“Skidded off the runway, ran right into her. I think the pilot survived. Another person died. I can’t remember now. They never had another crash after that one.” He stared into his beer. “They used to say it was that girl as guided them all down. Her ghost, like. People were very superstitious in them days, especially them young pilots. Anyroad, very sad. I went away not long after, so I can’t tell you any more…”
“Thanks,” he said. He bought them all drinks, and went on his way in silence as he drove between the vast, flat fields, feeling no great desire to return. Wyvernhall, was after all, probably the last place God made.
He must have been nearing the coast when he realised something was wrong. It had become painfully cold and quite suddenly everything on the instrument panel seized up. Where the hell was he? His hands and feet were like ice. These old planes had no heating. No wonder those wartime pilots swaddled themselves up in leathers and great boots and helmets. He must have been mad to make a North Sea crossing in this old crate, without checking it out properly himself. Certificate or not, he should still have given it a thorough check before taking it up… Bloody fool…what was he trying to prove? The weather had been fine when he left Rotterdam, but now mist and cloud were swirling round and visibility was deteriorating by the minute… His watch had stopped. Nothing was working, and a great weight seemed to be pushing him down. He was losing height. Confusion was taking over. Lack of oxygen to the brain. Ice. It must be ice. Ice, seizing everything up, pushing him down like a giant hand towards the North Sea.
The cloud parted, and below for a brief moment, he saw moonlight catch a ripple of water, then to his relief, a dark angle of land like the corner of a square. The edge of the Wash. The cloud was slithering into silvery strips now, but the land was completely dark. As he crossed the fine line where the sea met the land, it was as dark as pitch. Not a light was showing. Not a town, not a village, nothing.
He was still losing height, though not as dramatically as he had thought. If he could keep the thing level, if he could go down into farmland somewhere, the fields here were flat, he had a chance, but it was pitch dark. He would have to risk it.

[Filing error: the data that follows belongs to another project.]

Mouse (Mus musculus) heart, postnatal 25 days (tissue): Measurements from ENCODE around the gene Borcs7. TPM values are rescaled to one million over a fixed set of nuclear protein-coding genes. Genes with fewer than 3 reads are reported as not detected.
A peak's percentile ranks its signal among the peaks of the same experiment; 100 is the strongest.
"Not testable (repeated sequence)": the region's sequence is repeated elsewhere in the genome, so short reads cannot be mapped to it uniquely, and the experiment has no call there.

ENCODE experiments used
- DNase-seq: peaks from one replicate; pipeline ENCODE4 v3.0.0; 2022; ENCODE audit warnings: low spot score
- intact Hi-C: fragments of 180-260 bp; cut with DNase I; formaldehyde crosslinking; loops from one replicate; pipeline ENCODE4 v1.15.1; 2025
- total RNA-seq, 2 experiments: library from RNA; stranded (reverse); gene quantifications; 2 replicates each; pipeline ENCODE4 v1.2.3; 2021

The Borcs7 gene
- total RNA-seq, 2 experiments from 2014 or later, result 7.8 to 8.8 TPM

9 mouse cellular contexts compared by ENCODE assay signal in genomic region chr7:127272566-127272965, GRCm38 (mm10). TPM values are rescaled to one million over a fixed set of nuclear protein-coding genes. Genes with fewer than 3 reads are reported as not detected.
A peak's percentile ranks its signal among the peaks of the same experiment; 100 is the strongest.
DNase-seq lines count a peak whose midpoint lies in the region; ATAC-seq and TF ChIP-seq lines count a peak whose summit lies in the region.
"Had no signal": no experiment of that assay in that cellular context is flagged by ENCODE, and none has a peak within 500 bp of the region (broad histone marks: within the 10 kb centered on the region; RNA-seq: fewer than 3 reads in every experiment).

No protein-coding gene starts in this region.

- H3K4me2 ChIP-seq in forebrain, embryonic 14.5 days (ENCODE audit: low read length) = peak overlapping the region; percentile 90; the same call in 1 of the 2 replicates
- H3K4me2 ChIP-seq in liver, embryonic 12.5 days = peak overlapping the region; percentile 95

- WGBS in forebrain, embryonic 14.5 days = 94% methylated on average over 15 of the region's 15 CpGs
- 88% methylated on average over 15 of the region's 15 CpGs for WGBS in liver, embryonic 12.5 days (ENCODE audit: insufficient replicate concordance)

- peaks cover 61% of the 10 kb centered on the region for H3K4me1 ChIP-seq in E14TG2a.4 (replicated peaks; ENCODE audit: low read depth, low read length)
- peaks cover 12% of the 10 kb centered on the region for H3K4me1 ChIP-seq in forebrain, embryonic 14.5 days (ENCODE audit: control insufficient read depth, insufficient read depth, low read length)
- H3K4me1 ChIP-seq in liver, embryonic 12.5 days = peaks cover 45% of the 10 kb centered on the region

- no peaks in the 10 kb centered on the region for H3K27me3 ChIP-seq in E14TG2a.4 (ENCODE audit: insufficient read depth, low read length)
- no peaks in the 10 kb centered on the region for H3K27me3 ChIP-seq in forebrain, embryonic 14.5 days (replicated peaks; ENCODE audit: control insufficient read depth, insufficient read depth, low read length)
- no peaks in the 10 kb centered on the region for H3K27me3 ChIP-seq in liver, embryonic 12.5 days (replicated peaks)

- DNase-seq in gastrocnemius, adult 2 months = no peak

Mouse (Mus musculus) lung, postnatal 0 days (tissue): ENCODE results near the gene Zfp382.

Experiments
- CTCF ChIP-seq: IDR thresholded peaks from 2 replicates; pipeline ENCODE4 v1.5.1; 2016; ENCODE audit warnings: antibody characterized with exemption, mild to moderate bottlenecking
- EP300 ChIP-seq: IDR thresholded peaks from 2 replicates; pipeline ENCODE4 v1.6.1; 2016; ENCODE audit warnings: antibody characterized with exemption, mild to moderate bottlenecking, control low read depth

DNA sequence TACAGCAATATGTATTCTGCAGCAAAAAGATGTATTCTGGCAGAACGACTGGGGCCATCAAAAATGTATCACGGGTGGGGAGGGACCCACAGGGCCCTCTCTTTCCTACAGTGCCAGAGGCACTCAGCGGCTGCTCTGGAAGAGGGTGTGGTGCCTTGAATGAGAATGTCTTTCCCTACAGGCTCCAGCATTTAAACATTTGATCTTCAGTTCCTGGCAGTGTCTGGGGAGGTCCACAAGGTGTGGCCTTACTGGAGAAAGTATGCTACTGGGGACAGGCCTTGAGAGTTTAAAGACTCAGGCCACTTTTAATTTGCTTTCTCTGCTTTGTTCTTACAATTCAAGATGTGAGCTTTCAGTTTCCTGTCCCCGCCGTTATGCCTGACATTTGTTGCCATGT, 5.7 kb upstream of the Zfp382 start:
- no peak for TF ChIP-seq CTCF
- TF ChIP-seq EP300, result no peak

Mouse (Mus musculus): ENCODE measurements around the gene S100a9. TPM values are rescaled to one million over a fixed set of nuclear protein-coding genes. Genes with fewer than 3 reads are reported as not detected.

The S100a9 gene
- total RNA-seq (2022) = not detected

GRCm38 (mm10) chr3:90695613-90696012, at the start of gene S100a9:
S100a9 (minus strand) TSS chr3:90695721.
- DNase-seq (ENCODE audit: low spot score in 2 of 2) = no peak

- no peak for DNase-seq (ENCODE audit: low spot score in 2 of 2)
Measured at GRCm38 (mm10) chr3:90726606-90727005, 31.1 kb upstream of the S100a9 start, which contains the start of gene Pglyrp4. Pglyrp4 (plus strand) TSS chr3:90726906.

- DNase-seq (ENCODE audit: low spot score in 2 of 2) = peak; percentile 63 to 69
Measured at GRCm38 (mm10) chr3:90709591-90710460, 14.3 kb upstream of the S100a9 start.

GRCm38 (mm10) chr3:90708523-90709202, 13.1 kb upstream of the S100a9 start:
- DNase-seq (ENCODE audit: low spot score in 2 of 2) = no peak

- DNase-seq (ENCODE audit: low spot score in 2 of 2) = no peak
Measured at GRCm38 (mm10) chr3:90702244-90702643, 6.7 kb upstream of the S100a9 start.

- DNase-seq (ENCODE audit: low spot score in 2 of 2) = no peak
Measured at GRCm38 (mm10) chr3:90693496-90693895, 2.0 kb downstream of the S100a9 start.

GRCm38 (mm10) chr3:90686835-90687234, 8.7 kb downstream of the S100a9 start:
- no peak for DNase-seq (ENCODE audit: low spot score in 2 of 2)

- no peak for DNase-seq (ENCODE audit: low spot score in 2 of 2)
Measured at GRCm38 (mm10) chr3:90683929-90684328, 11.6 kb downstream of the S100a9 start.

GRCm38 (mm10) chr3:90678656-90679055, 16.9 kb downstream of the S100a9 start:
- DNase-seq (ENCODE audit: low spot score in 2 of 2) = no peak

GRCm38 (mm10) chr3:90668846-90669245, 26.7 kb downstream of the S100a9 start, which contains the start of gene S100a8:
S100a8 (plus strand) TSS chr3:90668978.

Then suddenly, in the darkness ahead, he saw a double line of lights, flickering like candles. Lights. Too dim for runway lights. Yet they must be.
Wyvernhall, he thought. I’ve found Wyvernhall!
He was losing height steadily now, he would have to take that chance. If only he could get the undercarriage down. He wrestled with all his strength and was rewarded with a reluctant grinding clonk. He headed for the lights and held his breath. As he bounced and skidded between the lines, he realised they really were flickering, and as he ground to a halt, a small figure scurried out of the darkness with a light in its hand.
“That was a bumpy one!” she said, as he opened the cockpit and waited for the props to stop turning. She had a torch on a leather strap suspended from her shoulder, which together with the guttering light of the oil-lamps she had been lighting gave just enough of a glow to show curly dark hair pushing out from under a cap and the collar of a great-coat turned up against the cold. As he jumped to the ground on leaden feet, her face was very close to his own, and for a moment, despite the oily smoke from the lamps, he smelled the warmth of her skin.
“It’s me, Rosy,” she said. “Your good luck charm. I bring you all down, safe and sound!” And her warm bright face laughed at him. Then other lights combed the darkness, and a dog barked.
“Good God!” said a man’s voice. “Over here, Tom, over here! – Are you alright, mate?”
“I’m okay,” he said. And there was no-one there but himself and the security men and piles of builders’ materials and a concrete mixer beside the line of the old runway. And the light of their torches lit up the name painted lovingly on the side of the cockpit. Rosalie. Rosalie Jane.
NB This story may be found in my book THE SIREN OF SALAMANCA (Leaf Books 2008)